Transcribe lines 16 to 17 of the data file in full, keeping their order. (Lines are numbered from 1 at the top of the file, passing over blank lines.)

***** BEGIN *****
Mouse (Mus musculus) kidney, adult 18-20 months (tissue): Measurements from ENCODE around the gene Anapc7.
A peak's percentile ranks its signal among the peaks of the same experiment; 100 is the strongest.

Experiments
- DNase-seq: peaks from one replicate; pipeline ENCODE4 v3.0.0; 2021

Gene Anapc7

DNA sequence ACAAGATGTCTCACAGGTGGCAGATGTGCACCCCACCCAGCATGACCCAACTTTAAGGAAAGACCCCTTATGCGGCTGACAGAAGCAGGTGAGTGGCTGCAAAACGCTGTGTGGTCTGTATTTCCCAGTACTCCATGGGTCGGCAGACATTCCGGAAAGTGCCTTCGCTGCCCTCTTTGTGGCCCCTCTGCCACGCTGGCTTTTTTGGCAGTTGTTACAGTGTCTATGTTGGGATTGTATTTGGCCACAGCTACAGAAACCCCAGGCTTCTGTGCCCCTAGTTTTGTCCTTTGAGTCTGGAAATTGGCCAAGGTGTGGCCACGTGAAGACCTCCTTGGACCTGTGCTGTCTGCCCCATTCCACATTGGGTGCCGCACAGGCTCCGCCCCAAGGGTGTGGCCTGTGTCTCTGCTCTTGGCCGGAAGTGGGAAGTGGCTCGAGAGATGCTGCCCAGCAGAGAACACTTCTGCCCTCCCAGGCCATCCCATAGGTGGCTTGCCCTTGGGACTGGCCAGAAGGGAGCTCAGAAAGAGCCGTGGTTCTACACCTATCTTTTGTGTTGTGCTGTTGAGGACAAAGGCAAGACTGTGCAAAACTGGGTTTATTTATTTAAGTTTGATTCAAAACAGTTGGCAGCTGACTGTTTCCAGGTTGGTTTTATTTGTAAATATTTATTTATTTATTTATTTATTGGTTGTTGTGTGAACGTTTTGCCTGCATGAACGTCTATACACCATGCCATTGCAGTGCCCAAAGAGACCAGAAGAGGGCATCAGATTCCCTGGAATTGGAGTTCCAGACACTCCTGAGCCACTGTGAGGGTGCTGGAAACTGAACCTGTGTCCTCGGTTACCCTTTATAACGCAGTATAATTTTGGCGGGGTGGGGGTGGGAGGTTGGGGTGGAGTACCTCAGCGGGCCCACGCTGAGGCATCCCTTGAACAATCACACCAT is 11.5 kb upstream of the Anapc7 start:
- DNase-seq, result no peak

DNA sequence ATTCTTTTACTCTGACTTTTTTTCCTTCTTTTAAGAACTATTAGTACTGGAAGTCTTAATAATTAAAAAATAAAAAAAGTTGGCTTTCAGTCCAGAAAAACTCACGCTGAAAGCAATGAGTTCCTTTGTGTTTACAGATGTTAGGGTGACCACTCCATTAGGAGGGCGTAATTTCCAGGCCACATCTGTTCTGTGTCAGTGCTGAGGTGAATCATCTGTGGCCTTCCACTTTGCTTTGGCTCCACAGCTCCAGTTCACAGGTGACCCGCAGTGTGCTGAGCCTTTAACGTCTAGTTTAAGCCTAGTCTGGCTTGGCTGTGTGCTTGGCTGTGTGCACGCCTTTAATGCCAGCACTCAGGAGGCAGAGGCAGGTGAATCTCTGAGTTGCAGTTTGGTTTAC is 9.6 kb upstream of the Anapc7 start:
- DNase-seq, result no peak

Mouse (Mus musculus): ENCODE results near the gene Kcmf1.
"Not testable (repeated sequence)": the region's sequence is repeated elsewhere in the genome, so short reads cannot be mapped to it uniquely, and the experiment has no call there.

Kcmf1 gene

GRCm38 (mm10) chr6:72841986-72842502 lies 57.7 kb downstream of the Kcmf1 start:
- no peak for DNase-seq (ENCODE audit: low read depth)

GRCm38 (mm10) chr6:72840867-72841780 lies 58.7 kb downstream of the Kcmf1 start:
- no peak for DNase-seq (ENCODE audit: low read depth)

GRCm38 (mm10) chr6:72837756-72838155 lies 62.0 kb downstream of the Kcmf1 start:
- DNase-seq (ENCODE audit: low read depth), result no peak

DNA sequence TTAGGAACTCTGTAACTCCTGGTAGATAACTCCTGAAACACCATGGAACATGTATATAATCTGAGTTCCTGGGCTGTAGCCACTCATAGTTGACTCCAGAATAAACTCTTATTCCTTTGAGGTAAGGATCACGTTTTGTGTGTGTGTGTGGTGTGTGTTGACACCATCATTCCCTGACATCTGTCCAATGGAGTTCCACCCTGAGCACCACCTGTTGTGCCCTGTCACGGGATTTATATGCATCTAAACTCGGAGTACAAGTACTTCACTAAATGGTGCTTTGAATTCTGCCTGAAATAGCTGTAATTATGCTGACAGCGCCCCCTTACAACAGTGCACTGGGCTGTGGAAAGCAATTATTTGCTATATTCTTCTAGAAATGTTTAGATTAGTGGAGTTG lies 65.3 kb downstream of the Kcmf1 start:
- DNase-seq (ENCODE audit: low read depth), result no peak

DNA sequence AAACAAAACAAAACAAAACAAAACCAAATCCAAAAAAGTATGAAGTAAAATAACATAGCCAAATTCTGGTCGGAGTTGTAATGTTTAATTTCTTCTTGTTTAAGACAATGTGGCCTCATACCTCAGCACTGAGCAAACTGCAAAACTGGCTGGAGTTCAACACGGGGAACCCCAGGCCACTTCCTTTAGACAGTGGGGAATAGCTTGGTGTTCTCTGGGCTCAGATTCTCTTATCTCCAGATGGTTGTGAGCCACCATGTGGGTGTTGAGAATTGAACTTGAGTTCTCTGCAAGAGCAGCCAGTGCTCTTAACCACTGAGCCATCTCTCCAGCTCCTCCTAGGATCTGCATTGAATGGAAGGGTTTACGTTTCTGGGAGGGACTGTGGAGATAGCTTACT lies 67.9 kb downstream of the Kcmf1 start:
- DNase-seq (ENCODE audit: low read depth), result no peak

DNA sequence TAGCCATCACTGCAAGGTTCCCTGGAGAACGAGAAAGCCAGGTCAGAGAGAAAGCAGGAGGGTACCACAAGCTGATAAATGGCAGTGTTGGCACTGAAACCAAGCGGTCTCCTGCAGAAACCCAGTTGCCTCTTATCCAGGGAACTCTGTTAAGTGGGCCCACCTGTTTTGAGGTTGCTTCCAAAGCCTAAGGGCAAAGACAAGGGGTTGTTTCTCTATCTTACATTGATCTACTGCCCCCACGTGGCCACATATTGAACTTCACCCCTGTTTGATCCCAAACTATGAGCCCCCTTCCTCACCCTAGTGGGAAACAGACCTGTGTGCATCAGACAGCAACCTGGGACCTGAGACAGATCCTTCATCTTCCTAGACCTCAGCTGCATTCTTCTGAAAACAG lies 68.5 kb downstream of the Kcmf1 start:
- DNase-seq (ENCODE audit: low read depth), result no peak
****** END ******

- no peak for DNase-seq (ENCODE audit: low read depth)

GRCm38 (mm10) chr6:72837756-72838155 lies 62.0 kb downstream of the Kcmf1 start: